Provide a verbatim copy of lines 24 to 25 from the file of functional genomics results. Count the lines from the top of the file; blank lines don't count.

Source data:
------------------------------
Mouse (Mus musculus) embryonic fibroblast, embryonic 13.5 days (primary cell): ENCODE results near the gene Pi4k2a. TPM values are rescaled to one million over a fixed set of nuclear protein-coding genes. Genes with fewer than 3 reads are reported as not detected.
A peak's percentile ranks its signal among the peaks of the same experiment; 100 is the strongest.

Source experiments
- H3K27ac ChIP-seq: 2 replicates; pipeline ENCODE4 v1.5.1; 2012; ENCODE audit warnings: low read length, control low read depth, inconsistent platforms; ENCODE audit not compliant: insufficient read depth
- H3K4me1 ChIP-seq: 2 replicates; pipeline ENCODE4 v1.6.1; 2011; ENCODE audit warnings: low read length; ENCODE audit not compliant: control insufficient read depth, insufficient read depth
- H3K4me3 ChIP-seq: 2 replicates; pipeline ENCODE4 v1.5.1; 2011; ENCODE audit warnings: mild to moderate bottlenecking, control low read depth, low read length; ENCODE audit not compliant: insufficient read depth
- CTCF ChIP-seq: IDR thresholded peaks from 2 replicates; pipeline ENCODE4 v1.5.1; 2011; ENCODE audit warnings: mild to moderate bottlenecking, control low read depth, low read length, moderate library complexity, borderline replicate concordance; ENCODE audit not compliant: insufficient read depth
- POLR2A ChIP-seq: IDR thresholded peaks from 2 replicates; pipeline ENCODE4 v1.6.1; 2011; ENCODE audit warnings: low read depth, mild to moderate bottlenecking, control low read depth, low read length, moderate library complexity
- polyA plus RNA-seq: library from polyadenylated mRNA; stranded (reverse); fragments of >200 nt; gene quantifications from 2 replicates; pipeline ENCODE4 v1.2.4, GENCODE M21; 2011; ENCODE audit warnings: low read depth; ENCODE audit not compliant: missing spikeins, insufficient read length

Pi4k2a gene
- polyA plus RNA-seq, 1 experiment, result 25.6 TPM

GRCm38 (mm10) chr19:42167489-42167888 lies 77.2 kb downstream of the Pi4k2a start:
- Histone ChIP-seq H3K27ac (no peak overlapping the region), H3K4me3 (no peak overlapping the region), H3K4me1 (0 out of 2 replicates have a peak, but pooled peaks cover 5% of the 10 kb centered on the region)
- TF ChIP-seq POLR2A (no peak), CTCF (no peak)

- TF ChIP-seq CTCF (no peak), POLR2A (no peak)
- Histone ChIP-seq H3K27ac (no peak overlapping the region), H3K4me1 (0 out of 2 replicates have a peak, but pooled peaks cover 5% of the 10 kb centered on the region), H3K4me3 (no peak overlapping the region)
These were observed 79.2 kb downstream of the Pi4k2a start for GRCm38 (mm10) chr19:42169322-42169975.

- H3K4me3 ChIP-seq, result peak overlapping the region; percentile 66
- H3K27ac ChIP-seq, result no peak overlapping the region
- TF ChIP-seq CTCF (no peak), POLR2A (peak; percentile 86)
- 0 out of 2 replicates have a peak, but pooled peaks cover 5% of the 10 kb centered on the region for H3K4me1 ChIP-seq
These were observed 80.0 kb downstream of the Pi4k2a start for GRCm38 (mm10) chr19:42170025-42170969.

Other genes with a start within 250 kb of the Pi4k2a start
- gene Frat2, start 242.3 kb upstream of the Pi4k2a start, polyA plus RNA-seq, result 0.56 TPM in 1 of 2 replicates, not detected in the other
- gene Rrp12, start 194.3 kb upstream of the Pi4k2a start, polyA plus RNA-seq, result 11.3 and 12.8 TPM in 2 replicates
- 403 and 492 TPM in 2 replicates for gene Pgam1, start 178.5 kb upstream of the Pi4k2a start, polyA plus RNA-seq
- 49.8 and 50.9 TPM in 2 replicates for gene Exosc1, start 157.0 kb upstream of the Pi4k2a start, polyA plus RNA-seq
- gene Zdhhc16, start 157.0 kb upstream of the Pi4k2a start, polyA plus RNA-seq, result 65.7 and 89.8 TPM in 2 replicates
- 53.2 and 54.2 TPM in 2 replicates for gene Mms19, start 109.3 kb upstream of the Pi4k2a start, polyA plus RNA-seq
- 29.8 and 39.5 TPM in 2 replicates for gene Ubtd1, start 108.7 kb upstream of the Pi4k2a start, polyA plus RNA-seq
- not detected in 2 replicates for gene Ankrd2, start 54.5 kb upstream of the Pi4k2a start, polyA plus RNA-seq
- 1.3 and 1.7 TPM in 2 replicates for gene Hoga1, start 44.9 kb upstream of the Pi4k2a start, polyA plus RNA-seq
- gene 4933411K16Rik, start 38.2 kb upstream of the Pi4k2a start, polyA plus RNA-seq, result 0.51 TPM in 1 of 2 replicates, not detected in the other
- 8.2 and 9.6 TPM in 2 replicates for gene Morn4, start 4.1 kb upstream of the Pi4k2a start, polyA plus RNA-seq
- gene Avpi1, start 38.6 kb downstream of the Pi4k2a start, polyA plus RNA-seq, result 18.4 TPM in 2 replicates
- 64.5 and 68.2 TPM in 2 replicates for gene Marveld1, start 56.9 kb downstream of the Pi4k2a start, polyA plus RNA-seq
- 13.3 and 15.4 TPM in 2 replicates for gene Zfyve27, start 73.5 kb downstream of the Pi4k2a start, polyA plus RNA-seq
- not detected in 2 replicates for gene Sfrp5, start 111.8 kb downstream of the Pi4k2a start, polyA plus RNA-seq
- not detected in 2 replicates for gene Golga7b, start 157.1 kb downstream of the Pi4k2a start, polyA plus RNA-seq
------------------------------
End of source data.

- gene Frat2, start 242.3 kb upstream of the Pi4k2a start, polyA plus RNA-seq, result 0.56 TPM in 1 of 2 replicates, not detected in the other
- gene Rrp12, start 194.3 kb upstream of the Pi4k2a start, polyA plus RNA-seq, result 11.3 and 12.8 TPM in 2 replicates